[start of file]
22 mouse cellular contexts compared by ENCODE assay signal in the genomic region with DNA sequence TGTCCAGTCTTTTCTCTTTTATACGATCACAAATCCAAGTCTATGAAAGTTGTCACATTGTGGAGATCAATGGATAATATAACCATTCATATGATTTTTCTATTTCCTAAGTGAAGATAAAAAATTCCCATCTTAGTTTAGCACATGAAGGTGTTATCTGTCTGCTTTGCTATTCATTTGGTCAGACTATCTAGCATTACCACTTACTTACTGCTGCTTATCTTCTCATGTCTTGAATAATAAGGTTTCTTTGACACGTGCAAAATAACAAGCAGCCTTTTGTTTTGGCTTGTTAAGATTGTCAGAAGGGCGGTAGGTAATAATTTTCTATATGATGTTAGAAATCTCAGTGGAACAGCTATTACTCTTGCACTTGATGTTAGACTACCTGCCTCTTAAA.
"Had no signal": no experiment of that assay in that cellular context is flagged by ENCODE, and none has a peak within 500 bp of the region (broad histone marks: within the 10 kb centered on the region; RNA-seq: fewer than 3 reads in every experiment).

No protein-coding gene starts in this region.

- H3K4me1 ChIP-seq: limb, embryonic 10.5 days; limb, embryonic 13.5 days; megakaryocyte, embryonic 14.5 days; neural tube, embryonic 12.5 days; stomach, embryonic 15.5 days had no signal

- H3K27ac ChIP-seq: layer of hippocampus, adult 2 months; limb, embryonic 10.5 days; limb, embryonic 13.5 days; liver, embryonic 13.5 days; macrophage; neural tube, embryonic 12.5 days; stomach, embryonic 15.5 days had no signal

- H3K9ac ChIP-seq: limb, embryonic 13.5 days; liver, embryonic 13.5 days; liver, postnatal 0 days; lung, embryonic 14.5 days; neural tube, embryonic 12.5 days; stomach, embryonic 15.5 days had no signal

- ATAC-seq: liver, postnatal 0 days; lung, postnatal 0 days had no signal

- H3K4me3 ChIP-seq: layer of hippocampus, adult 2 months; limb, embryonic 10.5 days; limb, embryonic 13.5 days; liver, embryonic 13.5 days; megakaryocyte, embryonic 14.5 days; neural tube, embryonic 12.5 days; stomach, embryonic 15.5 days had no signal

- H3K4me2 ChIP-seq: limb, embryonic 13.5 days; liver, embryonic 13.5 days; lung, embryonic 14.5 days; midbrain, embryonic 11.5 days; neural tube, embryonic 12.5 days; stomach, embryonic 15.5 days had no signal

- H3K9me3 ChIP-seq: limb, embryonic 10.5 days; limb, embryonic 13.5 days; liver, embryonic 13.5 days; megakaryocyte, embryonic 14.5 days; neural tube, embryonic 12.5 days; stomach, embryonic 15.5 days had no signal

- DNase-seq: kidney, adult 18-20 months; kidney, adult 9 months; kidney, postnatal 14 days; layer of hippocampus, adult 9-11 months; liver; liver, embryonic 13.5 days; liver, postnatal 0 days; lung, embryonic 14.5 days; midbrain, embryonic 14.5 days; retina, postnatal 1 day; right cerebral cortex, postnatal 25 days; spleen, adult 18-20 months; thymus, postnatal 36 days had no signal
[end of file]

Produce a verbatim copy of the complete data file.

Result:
22 mouse cellular contexts compared by ENCODE assay signal in the genomic region with DNA sequence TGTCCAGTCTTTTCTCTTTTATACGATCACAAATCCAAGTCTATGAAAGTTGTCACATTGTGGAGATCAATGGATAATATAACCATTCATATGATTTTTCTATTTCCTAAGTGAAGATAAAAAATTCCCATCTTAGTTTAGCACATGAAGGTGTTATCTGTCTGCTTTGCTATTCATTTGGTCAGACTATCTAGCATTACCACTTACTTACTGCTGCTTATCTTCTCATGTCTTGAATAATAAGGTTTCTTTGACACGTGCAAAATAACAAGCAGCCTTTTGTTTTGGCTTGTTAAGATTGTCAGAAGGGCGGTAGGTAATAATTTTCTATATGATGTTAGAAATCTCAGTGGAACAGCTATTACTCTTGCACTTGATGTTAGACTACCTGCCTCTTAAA.
"Had no signal": no experiment of that assay in that cellular context is flagged by ENCODE, and none has a peak within 500 bp of the region (broad histone marks: within the 10 kb centered on the region; RNA-seq: fewer than 3 reads in every experiment).

No protein-coding gene starts in this region.

- H3K4me1 ChIP-seq: limb, embryonic 10.5 days; limb, embryonic 13.5 days; megakaryocyte, embryonic 14.5 days; neural tube, embryonic 12.5 days; stomach, embryonic 15.5 days had no signal

- H3K27ac ChIP-seq: layer of hippocampus, adult 2 months; limb, embryonic 10.5 days; limb, embryonic 13.5 days; liver, embryonic 13.5 days; macrophage; neural tube, embryonic 12.5 days; stomach, embryonic 15.5 days had no signal

- H3K9ac ChIP-seq: limb, embryonic 13.5 days; liver, embryonic 13.5 days; liver, postnatal 0 days; lung, embryonic 14.5 days; neural tube, embryonic 12.5 days; stomach, embryonic 15.5 days had no signal

- ATAC-seq: liver, postnatal 0 days; lung, postnatal 0 days had no signal

- H3K4me3 ChIP-seq: layer of hippocampus, adult 2 months; limb, embryonic 10.5 days; limb, embryonic 13.5 days; liver, embryonic 13.5 days; megakaryocyte, embryonic 14.5 days; neural tube, embryonic 12.5 days; stomach, embryonic 15.5 days had no signal

- H3K4me2 ChIP-seq: limb, embryonic 13.5 days; liver, embryonic 13.5 days; lung, embryonic 14.5 days; midbrain, embryonic 11.5 days; neural tube, embryonic 12.5 days; stomach, embryonic 15.5 days had no signal

- H3K9me3 ChIP-seq: limb, embryonic 10.5 days; limb, embryonic 13.5 days; liver, embryonic 13.5 days; megakaryocyte, embryonic 14.5 days; neural tube, embryonic 12.5 days; stomach, embryonic 15.5 days had no signal

- DNase-seq: kidney, adult 18-20 months; kidney, adult 9 months; kidney, postnatal 14 days; layer of hippocampus, adult 9-11 months; liver; liver, embryonic 13.5 days; liver, postnatal 0 days; lung, embryonic 14.5 days; midbrain, embryonic 14.5 days; retina, postnatal 1 day; right cerebral cortex, postnatal 25 days; spleen, adult 18-20 months; thymus, postnatal 36 days had no signal